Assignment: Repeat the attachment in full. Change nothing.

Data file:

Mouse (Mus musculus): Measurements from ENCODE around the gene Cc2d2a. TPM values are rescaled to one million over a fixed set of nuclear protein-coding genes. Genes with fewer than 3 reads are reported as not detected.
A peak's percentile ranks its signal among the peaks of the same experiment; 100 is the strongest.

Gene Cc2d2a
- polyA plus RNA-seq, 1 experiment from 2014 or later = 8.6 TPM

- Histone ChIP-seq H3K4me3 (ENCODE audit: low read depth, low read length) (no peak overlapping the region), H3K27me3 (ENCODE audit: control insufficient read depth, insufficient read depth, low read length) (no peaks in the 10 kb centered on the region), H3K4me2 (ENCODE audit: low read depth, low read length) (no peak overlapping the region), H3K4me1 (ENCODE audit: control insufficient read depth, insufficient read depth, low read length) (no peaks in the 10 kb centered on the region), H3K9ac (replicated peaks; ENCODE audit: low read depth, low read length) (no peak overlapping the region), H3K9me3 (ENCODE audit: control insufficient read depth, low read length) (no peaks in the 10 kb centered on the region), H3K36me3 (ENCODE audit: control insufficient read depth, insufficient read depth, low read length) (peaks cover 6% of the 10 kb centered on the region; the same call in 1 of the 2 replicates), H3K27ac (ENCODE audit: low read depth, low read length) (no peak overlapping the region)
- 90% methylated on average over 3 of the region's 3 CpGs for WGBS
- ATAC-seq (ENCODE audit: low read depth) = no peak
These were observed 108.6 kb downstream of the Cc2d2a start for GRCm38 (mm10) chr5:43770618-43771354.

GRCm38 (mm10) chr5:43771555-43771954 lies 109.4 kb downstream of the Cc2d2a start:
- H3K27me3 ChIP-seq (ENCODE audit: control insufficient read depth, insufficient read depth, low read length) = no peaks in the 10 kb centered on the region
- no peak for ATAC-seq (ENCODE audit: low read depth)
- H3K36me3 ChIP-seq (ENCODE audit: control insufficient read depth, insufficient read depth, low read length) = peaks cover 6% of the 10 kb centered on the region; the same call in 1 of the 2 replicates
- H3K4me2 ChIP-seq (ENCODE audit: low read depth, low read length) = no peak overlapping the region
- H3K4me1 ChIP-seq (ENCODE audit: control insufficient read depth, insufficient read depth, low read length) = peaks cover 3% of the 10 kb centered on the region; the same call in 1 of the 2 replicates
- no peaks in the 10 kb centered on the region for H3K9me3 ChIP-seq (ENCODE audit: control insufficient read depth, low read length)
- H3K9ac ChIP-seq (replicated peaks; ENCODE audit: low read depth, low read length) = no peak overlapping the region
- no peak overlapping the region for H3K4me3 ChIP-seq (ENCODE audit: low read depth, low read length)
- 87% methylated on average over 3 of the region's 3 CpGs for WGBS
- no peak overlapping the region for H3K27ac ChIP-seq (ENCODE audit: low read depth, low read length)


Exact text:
Mouse (Mus musculus): Measurements from ENCODE around the gene Cc2d2a. TPM values are rescaled to one million over a fixed set of nuclear protein-coding genes. Genes with fewer than 3 reads are reported as not detected.
A peak's percentile ranks its signal among the peaks of the same experiment; 100 is the strongest.

Gene Cc2d2a
- polyA plus RNA-seq, 1 experiment from 2014 or later = 8.6 TPM

- Histone ChIP-seq H3K4me3 (ENCODE audit: low read depth, low read length) (no peak overlapping the region), H3K27me3 (ENCODE audit: control insufficient read depth, insufficient read depth, low read length) (no peaks in the 10 kb centered on the region), H3K4me2 (ENCODE audit: low read depth, low read length) (no peak overlapping the region), H3K4me1 (ENCODE audit: control insufficient read depth, insufficient read depth, low read length) (no peaks in the 10 kb centered on the region), H3K9ac (replicated peaks; ENCODE audit: low read depth, low read length) (no peak overlapping the region), H3K9me3 (ENCODE audit: control insufficient read depth, low read length) (no peaks in the 10 kb centered on the region), H3K36me3 (ENCODE audit: control insufficient read depth, insufficient read depth, low read length) (peaks cover 6% of the 10 kb centered on the region; the same call in 1 of the 2 replicates), H3K27ac (ENCODE audit: low read depth, low read length) (no peak overlapping the region)
- 90% methylated on average over 3 of the region's 3 CpGs for WGBS
- ATAC-seq (ENCODE audit: low read depth) = no peak
These were observed 108.6 kb downstream of the Cc2d2a start for GRCm38 (mm10) chr5:43770618-43771354.

GRCm38 (mm10) chr5:43771555-43771954 lies 109.4 kb downstream of the Cc2d2a start:
- H3K27me3 ChIP-seq (ENCODE audit: control insufficient read depth, insufficient read depth, low read length) = no peaks in the 10 kb centered on the region
- no peak for ATAC-seq (ENCODE audit: low read depth)
- H3K36me3 ChIP-seq (ENCODE audit: control insufficient read depth, insufficient read depth, low read length) = peaks cover 6% of the 10 kb centered on the region; the same call in 1 of the 2 replicates
- H3K4me2 ChIP-seq (ENCODE audit: low read depth, low read length) = no peak overlapping the region
- H3K4me1 ChIP-seq (ENCODE audit: control insufficient read depth, insufficient read depth, low read length) = peaks cover 3% of the 10 kb centered on the region; the same call in 1 of the 2 replicates
- no peaks in the 10 kb centered on the region for H3K9me3 ChIP-seq (ENCODE audit: control insufficient read depth, low read length)
- H3K9ac ChIP-seq (replicated peaks; ENCODE audit: low read depth, low read length) = no peak overlapping the region
- no peak overlapping the region for H3K4me3 ChIP-seq (ENCODE audit: low read depth, low read length)
- 87% methylated on average over 3 of the region's 3 CpGs for WGBS
- no peak overlapping the region for H3K27ac ChIP-seq (ENCODE audit: low read depth, low read length)